Whatever sort of impression the Korean Chamber Orchestra was expecting us to take away Saturday night at Jordan Hall, their show left me both entertained and perplexed, but mostly perplexed. The 24-piece string ensemble typically plays without a conductor, although Music Director and concertmaster Min Kim cued vigorously from his seat. Their modest selection of what I would characterize as “light classics” included a backup for the accomplished Korean violinist Soyoung Yoon in a tango-inflected sort-of concerto by Astor Piazzola; they also served as a studio orchestra for the puzzling mezzo-soprano Carly Paoli.
So they are a versatile group, or at least a game one. During their finest moments the Orchestra displayed an attractive, glossy tone that was rich and colorful. The three selections without famous soloists played to this strength, yielding solid interpretations of lesser repertoire. I’ve never been a fan of Mendelssohn’s juvenile string symphonies; the precociousness isn’t enough by itself to sustain my interest. The Orchestra made the Symphony No. 10 in B Minor sound pleasant, but did not attempt to impose anything interpretive on it to give it greater depth. Something similar happened with Elgar’s Introduction and Allegro, which has a native ponderousness that the Orchestra did not attempt to leaven; indeed, if anything their sound became thicker and deeper. Perhaps it matched the sumptuousness of Elgar’s material, but the result was quite earth-bound. Surprisingly, the most persuasive and satisfying performance was of the 1992 Prologue and Variations of Ellen Taaffe Zwilich. Neoclassical in spirit, with a clear architecture and easily understood argument, it is also an expert essay in the sound of massed strings. The embryonic material in the Prologue expands and matures in each of the four following variations. Often long meandering lines sang over repeated or contrapuntally constructed accompaniment, giving the Orchestra a chance to make quite beautiful sheets of sound.
What to say about the songs performed by Carly Paoli? Perhaps it is a clue that the very first line of her biography tells us that she “launched her international career in 2014 after being appointed a Brand Ambassador for luxury Swiss watch brand, Bedat & Co., Geneve, who design exclusively for women.” It goes on to name drop Celine Dion, Aerosmith guitarist Steven Tyler and both Jennifer and Kate Hudson. She is an imposing and striking woman with looks that improbably combine Audrey Hepburn and Sophia Loren. She appeared on stage in a sparkly black dress, moving at a stately, even glacial, pace, trailing along the only conductor we saw all evening, Sergey Smbattyan. She then sang before a microphone, her voice emerging from speakers at the extreme right and left of the stage. Despite the amplification and presumably the care of the conductor, her voice was frequently inaudible in its middle and lower ranges; higher up it sounded nice enough, but it was hard to tell how much credit the microphone deserved. The arrangements of Gershwin, Weill and F. J. Obradors were typical soupy realizations for strings; the reserve of the orchestra worked well here to prevent the proceedings from tipping all the way into kitsch. One of the Obradors songs was actually quite engaging, but the remainder were difficult to hear, and Paoli’s gestural repertoire surprisingly limited.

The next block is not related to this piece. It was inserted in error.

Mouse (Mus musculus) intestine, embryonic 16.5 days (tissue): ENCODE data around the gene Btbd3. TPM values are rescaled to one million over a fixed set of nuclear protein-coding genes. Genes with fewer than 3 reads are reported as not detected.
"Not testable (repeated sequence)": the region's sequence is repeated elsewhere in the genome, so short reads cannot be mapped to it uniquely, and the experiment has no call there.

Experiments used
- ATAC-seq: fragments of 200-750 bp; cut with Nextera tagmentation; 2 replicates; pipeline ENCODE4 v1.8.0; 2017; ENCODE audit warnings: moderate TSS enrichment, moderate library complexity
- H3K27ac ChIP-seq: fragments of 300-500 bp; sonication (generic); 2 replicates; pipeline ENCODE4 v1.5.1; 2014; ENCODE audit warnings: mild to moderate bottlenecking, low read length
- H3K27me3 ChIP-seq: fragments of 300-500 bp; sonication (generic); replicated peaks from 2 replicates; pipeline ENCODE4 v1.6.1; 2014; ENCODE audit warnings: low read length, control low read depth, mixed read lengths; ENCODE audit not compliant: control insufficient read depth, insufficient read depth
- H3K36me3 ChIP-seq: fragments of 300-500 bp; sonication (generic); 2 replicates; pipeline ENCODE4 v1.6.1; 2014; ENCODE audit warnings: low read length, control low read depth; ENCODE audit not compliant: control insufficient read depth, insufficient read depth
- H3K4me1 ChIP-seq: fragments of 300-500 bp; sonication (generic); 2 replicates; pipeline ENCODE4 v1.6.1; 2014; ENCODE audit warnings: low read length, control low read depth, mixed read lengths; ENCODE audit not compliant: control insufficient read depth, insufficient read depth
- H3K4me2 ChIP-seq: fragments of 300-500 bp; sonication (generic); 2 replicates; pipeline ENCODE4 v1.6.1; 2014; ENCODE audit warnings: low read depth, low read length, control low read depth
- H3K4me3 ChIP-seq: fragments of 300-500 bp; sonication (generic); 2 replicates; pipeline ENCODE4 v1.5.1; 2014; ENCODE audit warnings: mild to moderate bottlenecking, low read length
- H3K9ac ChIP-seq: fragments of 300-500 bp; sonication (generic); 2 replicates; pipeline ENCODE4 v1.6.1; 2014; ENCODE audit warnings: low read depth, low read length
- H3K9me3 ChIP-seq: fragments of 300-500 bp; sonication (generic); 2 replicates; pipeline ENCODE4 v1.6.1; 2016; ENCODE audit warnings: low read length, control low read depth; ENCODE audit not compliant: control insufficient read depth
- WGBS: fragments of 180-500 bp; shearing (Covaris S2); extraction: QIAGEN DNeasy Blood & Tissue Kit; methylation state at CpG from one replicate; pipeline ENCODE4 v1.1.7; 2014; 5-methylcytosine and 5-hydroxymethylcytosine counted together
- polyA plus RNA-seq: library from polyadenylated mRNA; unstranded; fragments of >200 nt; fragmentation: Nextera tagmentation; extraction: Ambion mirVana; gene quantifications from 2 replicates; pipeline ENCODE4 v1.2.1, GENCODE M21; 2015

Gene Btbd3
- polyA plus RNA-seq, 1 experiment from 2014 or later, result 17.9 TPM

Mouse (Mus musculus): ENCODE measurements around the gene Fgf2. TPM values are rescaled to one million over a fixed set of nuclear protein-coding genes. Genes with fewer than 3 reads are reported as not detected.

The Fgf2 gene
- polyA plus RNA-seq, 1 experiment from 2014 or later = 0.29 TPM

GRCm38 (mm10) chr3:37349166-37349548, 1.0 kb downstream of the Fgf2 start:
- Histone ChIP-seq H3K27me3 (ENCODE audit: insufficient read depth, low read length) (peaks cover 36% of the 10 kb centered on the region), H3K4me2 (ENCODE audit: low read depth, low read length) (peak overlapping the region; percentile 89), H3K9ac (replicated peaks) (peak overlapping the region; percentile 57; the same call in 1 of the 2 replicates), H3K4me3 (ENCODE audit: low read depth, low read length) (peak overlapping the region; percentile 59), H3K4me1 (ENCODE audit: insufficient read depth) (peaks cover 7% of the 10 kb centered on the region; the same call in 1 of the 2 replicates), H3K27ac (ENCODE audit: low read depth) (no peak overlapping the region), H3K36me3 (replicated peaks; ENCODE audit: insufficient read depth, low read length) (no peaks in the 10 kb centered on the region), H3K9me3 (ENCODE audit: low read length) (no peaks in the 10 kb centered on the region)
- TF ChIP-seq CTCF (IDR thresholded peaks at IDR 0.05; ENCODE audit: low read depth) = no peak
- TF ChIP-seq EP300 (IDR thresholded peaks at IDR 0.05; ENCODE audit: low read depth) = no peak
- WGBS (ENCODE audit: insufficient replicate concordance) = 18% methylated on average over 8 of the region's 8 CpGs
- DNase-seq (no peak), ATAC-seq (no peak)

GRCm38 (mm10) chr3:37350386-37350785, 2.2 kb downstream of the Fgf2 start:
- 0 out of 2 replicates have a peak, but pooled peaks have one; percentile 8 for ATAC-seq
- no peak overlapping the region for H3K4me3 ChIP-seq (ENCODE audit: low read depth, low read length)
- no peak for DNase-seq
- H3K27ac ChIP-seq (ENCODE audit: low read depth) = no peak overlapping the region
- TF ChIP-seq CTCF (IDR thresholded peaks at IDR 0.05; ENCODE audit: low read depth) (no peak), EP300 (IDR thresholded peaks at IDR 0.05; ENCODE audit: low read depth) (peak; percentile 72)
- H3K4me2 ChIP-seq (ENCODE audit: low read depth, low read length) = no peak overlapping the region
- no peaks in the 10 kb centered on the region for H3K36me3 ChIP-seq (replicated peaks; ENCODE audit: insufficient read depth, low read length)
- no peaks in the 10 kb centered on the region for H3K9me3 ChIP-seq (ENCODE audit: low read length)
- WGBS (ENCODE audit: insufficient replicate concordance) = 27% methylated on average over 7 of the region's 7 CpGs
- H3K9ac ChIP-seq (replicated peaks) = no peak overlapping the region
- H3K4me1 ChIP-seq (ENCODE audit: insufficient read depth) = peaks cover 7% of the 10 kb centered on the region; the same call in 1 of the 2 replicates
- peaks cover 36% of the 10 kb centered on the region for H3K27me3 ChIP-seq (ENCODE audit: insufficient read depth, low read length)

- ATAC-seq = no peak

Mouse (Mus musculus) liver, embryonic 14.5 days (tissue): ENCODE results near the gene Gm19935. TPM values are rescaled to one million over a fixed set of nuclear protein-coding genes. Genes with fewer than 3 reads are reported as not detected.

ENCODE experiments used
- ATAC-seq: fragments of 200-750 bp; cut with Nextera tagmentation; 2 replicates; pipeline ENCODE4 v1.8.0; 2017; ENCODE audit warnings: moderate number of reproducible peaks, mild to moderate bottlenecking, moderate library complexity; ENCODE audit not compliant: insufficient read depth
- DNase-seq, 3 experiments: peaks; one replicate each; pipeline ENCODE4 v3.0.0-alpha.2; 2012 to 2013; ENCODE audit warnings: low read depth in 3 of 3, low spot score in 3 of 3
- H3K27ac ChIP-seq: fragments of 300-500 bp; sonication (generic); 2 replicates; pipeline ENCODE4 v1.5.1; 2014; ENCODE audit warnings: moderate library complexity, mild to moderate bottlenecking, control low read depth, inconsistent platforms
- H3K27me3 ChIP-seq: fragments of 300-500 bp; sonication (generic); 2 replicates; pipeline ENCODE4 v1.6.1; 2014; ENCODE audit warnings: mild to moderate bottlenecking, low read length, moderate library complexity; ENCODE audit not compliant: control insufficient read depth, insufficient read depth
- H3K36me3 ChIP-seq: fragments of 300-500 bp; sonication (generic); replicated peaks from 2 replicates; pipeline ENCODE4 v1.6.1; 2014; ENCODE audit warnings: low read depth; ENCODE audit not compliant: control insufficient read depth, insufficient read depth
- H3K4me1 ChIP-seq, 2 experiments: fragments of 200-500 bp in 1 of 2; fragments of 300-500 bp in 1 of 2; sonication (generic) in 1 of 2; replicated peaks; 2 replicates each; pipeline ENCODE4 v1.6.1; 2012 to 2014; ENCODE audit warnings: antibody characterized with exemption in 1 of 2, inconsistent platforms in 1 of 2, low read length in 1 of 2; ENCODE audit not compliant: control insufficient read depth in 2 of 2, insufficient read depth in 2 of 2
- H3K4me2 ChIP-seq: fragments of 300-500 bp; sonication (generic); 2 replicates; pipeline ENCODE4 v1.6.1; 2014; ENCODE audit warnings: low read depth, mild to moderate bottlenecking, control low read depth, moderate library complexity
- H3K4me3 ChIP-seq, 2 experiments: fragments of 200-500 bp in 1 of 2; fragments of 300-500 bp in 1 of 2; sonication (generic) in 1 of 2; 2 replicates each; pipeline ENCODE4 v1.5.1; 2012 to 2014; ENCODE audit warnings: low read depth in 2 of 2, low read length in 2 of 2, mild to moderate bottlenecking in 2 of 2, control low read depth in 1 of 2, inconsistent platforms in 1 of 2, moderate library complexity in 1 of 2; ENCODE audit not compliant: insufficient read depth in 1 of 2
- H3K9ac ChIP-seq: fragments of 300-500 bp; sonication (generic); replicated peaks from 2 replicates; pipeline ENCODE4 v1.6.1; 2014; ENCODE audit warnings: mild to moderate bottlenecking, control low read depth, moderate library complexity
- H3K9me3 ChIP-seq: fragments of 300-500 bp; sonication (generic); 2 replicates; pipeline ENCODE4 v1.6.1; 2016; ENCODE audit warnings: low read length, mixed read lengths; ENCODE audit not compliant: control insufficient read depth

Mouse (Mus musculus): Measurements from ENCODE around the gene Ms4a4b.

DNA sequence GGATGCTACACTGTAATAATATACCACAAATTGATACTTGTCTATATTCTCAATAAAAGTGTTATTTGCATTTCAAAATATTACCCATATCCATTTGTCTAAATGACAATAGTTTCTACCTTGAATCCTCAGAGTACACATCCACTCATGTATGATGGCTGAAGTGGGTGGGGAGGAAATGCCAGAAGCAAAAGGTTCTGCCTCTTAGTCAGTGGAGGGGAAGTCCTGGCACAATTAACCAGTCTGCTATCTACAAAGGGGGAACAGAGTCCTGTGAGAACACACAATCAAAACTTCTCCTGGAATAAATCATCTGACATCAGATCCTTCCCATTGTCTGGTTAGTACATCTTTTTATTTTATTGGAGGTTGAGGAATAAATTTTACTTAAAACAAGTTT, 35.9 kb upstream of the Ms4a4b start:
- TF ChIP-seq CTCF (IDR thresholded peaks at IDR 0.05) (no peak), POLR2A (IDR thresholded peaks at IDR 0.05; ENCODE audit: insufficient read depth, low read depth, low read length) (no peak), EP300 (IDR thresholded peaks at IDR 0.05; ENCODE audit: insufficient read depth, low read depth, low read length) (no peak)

Things got crowded for Romano Musumarra’s cinematic-sounding and thankfully brief Ave Maria. The composer joined the orchestra on piano, as well as violinist/impresario Ivo Mirkovic, coincidentally the president of the presenting organization. Mirkovic provided an unamplified obbligato part which was more audible than our singer. There quite loud and coarse-voiced claque erupted like clockwork after each song. I thought it was terrible, but according to Paoli’s biography “Oscar- and Tony-winning lyricist Don Black… who co-wrote Michael Jackson’s Ben and James Bond themes The World is Not Enough and Diamonds are Forever, has described Carly’s as ‘a unique and special talent with the sort of voice that comes along once in a generation.’” So what do I know? The whole production gave the impression of a band on hire.
Thank goodness, then, for violinist Soyoung Yoon. The veteran of the competition-wars, winning the 2002 Menuhin Competition at 17 and later the Wieniawski Competition in 2011 appeared in Piazzolla’s Four Seasons of Buenos Aires. Written in the early 70s, the Seasons has been in extreme vogue in recent years. The composer’s recastings of tango are infectious and exciting, if formulaic. The Four Seasons may not be his most innovative work; its success seems due more to the title of the work than its contents. Nevertheless it has had a champion in none other than Gidon Kremer, whose recording had the right marketing savvy, sandwiching the tangos in between Vivaldi’s concertos to preserve their sense of surprise. Played one after another, the similarities become a bit dulling, especially since I defy anyone new to them to match the movements to their assigned seasons (not counting the one that quotes directly from Vivaldi at length). Yoon is a striking player with great personality and stage presence, and a fiery technique. She owned the stage, nearly dancing through her performance, and made constant eye contact with orchestra, pushing and pulling with glances and glares to shape the accompaniment around her. It was great fun, especially when Yoon’s extrovert passion would break out into virtuosic outbursts like sudden fireworks. The players partnered capably but deferentially, unafraid to lean into Pizaoola’s scratchings and swoopings. In the presence of Yoon’s outsize personality, they gave their most nuanced and flexible performance of the night. One hopes they will continue to seek out artists of her makeup, and leave the brand ambassadors behind.